And thus the Lord Jesus spoke to this blind man: ‘but rise and stand upon thy feet, for I have appeared to thee for this purpose, to make thee a minister and a witness both of these things which thou hast seen, and of those things in the which I will appear unto thee. Delivering thee from the people, and from the Gentiles, unto whom now I send thee, to open their eyes, and to turn them from darkness to light, and from the power of Satan unto God, that they may receive forgiveness of sins, and inheritance among them which are sanctified through faith that is in me.’
What words from heaven, what a charge to a man who was a blasphemer and a persecutor. Is it any wonder that certain disciples doubted as to the conversion of this man? God would make Saul of Tarsus a minister and a witness? He would make him an apostle, a teacher of the Gentiles, a pastor to the people of God? Yes, the grace of God is seen in the most unlikely places, and the heart of Saul of Tarsus was the most unlikely of places.
So this man is found in the city, being obedient to the heavenly call, and sits for three days, without bread or water, as he muses on the law, the prophets, the psalms, and the wonderful transformation upon him by the grace of God. Paul would write later, that he was a pattern to all sinners, and he would unfold in the very book of Romans; that forgiveness of sins and a place among the redeemed could only come by faith in the Lord Jesus Christ.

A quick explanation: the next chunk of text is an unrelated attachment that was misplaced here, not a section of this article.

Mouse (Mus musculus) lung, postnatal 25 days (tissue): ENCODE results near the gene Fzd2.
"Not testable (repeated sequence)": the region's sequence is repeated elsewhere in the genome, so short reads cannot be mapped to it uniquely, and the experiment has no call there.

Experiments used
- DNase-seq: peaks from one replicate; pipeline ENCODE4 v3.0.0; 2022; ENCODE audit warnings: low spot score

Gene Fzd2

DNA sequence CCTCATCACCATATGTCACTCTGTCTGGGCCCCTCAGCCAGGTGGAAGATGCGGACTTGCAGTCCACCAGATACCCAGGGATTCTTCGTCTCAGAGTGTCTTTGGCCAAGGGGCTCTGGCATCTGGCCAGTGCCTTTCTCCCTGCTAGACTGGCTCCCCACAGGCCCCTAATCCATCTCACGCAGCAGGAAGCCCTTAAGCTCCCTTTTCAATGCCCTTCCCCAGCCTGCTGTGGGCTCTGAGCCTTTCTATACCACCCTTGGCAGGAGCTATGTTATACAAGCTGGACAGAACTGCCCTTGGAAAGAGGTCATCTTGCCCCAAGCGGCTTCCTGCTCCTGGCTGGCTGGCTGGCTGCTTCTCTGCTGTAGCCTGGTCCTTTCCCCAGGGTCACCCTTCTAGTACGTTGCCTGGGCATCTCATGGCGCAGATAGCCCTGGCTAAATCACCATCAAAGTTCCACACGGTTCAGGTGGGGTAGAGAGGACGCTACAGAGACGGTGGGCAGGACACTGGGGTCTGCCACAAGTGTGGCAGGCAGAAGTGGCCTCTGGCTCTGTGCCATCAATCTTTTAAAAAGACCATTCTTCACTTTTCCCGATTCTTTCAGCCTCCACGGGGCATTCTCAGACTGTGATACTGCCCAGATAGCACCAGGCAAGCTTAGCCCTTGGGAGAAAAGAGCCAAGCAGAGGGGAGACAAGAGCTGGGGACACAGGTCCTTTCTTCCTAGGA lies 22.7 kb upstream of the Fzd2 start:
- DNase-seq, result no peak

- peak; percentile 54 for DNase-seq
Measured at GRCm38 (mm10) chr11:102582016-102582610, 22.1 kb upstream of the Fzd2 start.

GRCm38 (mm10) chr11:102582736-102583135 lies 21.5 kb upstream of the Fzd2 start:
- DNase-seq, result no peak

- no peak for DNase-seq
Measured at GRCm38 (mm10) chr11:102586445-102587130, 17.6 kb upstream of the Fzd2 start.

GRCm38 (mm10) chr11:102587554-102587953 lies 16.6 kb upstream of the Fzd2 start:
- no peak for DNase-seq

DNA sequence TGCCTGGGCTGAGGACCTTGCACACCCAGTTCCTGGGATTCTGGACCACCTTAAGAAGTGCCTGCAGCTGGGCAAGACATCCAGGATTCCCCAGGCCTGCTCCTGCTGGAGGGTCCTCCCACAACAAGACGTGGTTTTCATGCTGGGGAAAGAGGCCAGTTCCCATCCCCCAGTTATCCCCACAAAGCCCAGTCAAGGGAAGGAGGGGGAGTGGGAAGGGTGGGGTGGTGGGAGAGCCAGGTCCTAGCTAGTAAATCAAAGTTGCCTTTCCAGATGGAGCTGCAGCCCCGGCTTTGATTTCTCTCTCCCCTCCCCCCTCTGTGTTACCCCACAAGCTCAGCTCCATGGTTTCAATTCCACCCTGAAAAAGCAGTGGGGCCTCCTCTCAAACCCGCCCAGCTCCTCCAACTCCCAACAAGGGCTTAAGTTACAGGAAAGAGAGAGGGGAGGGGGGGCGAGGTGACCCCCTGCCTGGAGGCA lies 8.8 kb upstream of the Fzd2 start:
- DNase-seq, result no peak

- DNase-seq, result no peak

Paul would go to his grave defending salvation by grace through faith, as this was the first word he learned by the Lord of glory. Thus, God now calls him to write to the Romans, and to us, to further teach the wonders of the glorious gospel. Not now Saul, but Paul the apostle, one called so by God to speak forth the praises of the grace of God. Paul would state first he is a servant, and in this simple word, we see the large heart given to this man of God.
Yes, an apostle, but first a servant, a servant with a purpose, separated unto the gospel of God. Paul would tell us that the gospel concerns the son of God, for the holy scriptures said he, wrote of him. Paul’s first defense was not only in stating that the Lord was the Messiah, but that the Messiah was in fact the son of the living God.
And this was done through the spirit of God through the scriptures. But not only the scriptures, but the holy scriptures. Words from a holy God, directed through the Holy Spirit, to Paul, that he might explain the holiness of God. What a man of God Paul would become, as he learned the reality that all who live godly in Christ Jesus shall suffer persecution.